The objective of training a neural net is to find a very complex function which maps one set to another; the set and mapping completely depend on the problem you are trying to solve. Sets have a long history in mathematics which I could spend this whole article getting into. Rather than getting into that, you should see it as nothing more than mapping a series of numbers to another series of numbers. This might seem strange at first; however, it is not strange when you realise that everything can be represented by numbers: an image is nothing more than a series of numbers representing pixels; sentences can be represented by numbers, with each word being a number or a vector of numbers depending on how you want to display the information. All problems can be represented, in someway, by numbers.

We approximate this complex function by combining lots of non linear functions. The ability to approximate almost any function as a combination of non linear functions is known as the universal approximation theorem. For anyone familiar with Taylor or Fourier series this will make some sense; sometimes it is easier to break a function into parts with each part approximating the original function.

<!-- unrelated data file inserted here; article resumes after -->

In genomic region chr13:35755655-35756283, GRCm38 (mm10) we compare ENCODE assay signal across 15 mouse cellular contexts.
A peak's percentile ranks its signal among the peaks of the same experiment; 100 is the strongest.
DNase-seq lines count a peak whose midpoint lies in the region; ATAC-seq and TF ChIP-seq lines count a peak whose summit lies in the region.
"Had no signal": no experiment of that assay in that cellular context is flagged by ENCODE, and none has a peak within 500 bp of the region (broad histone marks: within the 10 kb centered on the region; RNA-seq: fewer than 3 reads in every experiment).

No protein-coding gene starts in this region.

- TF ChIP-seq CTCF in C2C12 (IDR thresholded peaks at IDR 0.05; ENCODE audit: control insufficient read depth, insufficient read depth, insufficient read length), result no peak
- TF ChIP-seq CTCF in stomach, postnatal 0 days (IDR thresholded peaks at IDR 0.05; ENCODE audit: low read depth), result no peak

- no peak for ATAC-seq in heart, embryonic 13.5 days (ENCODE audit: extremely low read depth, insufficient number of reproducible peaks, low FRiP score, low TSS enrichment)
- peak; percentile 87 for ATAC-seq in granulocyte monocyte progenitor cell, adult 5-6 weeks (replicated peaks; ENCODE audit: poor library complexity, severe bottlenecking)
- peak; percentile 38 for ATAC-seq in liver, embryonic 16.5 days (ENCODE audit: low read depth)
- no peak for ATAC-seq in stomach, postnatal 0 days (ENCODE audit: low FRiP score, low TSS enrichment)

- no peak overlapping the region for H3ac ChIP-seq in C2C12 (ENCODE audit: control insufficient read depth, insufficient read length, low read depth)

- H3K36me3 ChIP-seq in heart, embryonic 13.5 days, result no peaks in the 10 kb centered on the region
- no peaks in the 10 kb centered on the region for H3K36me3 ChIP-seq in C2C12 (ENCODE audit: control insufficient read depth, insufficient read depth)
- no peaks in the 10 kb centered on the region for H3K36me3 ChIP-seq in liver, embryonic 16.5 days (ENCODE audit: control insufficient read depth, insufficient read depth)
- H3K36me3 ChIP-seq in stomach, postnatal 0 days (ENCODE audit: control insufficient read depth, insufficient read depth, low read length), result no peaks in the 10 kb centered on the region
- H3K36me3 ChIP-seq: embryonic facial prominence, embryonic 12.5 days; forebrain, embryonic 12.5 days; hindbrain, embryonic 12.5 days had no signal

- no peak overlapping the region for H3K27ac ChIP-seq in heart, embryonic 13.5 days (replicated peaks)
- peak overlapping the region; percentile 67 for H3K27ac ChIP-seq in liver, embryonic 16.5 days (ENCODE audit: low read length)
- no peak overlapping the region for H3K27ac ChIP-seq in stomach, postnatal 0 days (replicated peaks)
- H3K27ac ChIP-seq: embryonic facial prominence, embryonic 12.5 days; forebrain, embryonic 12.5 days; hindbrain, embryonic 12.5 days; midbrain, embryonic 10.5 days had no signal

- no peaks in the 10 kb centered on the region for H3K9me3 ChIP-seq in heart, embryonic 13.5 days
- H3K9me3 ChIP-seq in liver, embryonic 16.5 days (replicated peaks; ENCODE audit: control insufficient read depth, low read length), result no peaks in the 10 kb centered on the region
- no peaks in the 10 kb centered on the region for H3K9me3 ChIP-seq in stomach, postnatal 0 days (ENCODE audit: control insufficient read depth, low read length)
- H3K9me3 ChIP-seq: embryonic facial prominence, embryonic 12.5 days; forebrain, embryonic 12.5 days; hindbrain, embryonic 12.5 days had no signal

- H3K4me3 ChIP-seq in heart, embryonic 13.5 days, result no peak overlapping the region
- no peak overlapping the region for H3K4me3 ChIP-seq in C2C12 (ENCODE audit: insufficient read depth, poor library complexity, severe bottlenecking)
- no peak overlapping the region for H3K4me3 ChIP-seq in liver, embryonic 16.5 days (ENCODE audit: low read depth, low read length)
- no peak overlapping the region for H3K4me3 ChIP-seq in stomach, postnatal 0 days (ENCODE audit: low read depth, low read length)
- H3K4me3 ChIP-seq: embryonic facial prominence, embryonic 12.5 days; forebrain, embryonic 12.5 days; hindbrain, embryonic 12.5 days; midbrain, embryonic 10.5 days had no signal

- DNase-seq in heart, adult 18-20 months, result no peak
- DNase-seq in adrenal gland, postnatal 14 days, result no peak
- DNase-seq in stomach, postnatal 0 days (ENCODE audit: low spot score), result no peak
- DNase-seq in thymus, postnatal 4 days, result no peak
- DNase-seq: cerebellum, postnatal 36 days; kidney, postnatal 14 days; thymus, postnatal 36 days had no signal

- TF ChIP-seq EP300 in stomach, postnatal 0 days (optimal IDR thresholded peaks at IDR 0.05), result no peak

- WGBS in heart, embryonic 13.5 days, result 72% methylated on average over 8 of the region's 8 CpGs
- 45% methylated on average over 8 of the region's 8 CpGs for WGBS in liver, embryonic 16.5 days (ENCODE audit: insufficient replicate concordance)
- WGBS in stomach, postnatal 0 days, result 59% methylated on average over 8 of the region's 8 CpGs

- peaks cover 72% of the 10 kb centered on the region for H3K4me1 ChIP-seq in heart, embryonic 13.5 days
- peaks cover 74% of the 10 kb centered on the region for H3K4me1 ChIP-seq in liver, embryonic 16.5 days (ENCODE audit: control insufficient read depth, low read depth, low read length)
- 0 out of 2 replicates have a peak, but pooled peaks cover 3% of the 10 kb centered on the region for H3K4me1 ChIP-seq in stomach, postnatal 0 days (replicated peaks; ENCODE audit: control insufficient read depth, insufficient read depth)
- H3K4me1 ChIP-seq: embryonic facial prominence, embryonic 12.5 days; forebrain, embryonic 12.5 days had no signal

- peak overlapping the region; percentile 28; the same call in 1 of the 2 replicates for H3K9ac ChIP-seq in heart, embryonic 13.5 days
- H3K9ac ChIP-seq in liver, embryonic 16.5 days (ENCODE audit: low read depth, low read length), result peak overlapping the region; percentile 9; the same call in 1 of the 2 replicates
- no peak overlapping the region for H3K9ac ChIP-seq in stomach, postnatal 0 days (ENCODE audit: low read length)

So we have the objective of finding a complex function which we will approximate using multiple non linear functions.

Activation Functions

These non linear functions are known as activation functions.

Above you can see three types of parameters

  • Inputs (X).
  • Weights (W).
  • Bias (B).

The inputs are from the data or from the previous layer. The weights and biases are what does the “learning”: the parameters we will change to produce our complex function which will solve our problem.

There are many different functions which can take these weights and biases as input.